New bill proposed to tackle sectarianism in Scottish football
The Scottish government has published a bill to tackle sectarianism in football.
The Offensive Behaviour at Football and Threatening Communications Bill, which could be passed by 30 June and in place for the start of the Scottish football season in July, aims to tackle disorder around football matches and clamp down on internet hate postings.
The bill aims to stamp out abusive behaviour from football fans whether they are watching matches in a stadium, in the pub or commenting online. The maximum jail term will be raised from six months to five years for such offences.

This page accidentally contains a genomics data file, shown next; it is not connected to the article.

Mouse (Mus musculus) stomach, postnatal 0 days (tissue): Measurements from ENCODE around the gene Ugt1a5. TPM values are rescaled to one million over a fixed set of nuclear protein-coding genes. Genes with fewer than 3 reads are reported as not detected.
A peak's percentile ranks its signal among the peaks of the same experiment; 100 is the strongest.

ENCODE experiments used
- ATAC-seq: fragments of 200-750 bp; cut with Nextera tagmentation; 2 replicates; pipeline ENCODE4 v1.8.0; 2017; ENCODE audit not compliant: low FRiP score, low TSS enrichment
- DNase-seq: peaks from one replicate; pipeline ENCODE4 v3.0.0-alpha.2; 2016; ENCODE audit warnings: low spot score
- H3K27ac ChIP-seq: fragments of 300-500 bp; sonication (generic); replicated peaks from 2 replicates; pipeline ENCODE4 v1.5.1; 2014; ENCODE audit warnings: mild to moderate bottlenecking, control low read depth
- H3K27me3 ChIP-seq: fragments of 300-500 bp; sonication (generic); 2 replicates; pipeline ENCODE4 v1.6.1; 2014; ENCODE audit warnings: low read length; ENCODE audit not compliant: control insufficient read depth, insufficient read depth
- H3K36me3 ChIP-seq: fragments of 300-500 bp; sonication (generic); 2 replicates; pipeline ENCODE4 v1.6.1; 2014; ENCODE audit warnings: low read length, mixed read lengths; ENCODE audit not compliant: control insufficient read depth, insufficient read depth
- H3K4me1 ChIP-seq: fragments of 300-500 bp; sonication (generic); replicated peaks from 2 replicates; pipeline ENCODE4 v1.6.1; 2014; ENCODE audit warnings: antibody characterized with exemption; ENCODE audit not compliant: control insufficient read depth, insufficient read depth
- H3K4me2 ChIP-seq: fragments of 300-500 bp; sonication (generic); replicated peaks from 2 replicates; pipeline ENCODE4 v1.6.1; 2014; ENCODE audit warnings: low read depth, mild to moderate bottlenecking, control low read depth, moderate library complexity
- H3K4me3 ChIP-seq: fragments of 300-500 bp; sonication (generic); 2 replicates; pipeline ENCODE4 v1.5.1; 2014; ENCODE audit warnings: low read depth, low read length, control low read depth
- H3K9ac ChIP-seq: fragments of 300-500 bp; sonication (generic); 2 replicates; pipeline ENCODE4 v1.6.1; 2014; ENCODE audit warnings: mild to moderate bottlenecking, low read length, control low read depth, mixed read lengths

The new legislation comes in the wake of several high-profile football-related incidents, including the recent appearance of two men in court, after suspected bombs were sent to Celtic manager Neil Lennon and two other high-profile supporters of the club, in March.
The draft legislation includes new offences, relating to stirring up religious hatred at or around football matches in a way likely to cause public disorder, the use of new technology to air old prejudices, disorder around football matches, and serious threats – including murder – made on the internet.
Scotland’s community safety minister, Roseanna Cunningham, said: “We felt as a government that we had to move fast while we dealt with the broader problem right throughout society. Of course, there is a great deal more work that needs to be done right across society in order for us to tackle the bigger problem which is endemic across Scotland.”
Rangers and Celtic football clubs welcomed the bill.
From BBC News